|Quadrangle map, 1:250,000-scale||PA|
|Quadrangle map, 1:63,360-scale||D-4|
|Nearby scientific data||Find additional scientific data near this location|
|Location and accuracy||The Free Gold prospect is shown by symbol on the 1:63,360-scale topographic map. It is about 0.6 mile east-northeast of Pinta Lake and about 0.4 mile north of the center of section 5, T. 57 S., R. 66 E.|
This deposit is one of many of similar deposits (PA002 to PA018) scattered over an area of about 6 square miles at the head of Silver Bay (Bittenbender and others, 1999). The deposits are gold-quartz veins with sparse sulfides, usually only pyrite and arsenopyrite. Samples that have been analyzed with modern methods usually show anomalous arsenic even if arsenopyrite is not identified in the rocks, and several parts per million mercury. The veins are often parallel to the bedding of the host rock which is graywacke and argillite of the Sitka Graywacke of Cretaceous age (Loney and others, 1975). Many of the so-called veins in the early literature are actually fault zones with lenses of quartz or concentrations of quartz stringers along the fault zone. Prospecting began in the area in 1871. The Stewart Mine (PA012) was located in 1872 and it was the first lode-gold mine in Alaska. The Silver Bay area has been prospected intermittently to the present but the veins are relatively small and most are low grade. The area has produced relatively little gold, many of the properties have not been active since before 1900, and there has been no production since the early 1940s.The Free gold prospect was staked in 1876 and an arrastre and mine buildings were built in 1879 (Becker, 1897); Wright and Wright (1905) and Knopf (1912) described the prospect as active but there apparently has been no later work on the prospect. A map by the Edgecumbe Exploration Company shows an adit in the vicinity, but Bittenbender and others (2002) who cite the map could not find the adit. They did find quartz veins in the area that cut massive graywacke. Samples contained low precious metal values; none of the quartz had visible sulfides. But a piece of float collected near the northwest side of the northern of the Lucky Chance Lakes contained 1,180 parts per billion gold.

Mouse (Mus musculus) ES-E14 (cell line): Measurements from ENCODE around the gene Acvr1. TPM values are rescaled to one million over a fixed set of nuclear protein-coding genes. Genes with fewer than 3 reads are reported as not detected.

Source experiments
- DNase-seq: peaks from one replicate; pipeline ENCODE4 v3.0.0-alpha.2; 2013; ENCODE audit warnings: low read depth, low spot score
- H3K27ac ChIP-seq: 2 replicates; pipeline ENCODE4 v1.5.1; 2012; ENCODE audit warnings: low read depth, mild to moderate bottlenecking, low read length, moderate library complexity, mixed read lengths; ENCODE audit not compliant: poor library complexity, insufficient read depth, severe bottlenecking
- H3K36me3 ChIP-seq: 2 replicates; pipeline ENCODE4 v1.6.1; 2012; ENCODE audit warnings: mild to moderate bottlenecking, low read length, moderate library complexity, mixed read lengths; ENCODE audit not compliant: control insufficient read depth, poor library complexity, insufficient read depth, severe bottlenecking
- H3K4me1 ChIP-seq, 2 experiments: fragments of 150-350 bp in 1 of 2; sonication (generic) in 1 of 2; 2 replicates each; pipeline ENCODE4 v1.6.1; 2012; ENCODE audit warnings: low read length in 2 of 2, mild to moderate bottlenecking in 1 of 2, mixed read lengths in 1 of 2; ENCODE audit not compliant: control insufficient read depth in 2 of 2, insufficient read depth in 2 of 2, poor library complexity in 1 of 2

|Geologic map unit||(-135.05377221679, 56.9606130406197)|
|Mineral deposit model||Low-sulfide, gold-quartz vein (Cox and Singer, 1986; model 36a).|
|Mineral deposit model number||36a|
|Age of mineralization||Cretaceous or younger based on the age of the host rock.|
|Workings or exploration||There was considerable work on this prospect prior to 1912 including the construction of an arrastre and several mine buildings. There is no indication of later work other than sampling by government geologists in the late 1990s.|
|Indication of production||None|
Additional commentsMAS number: 0021160010.
Bittenbender, P., Still, J.C., Maas, K., and McDonald, M., Jr., 1999, Mineral resources of the Chichagof and Baranof Islands area, southeast Alaska: Bureau of Land Management, BLM-Alaska Technical Report 19, 222 p.
Cobb, E.H., 1972, Metallic mineral resources map of the Port Alexander quadrangle, Alaska: U.S. Geological Survey Miscellaneous Field Studies Map MF-464, 1 sheet, scale 1:250,000.
Cobb, E.H., 1978, Summary of references to mineral occurrences (other than mineral fuels and construction materials) in the Port Alexander quadrangle: U.S. Geological Survey Open-File Report 78-787, 33 p.
DeArmond, R.N., 1997, Haleys and Silver Bay, in Around and About Alaska: Sitka Sentinel, series of 29 Articles, April to October, 1997.
Loney, R.A., Brew, D.A., Muffler, L.J. B., and Pomeroy, J.S., 1975, Reconnaissance geology of Chichagof, Baranof, and Kruzof Islands, southeastern Alaska: U.S. Geological Survey Professional Paper 792, 105 p.
|Reporters||Donald J. Grybeck (U.S. Geological Survey)|
|Last report date||2-Jan-05|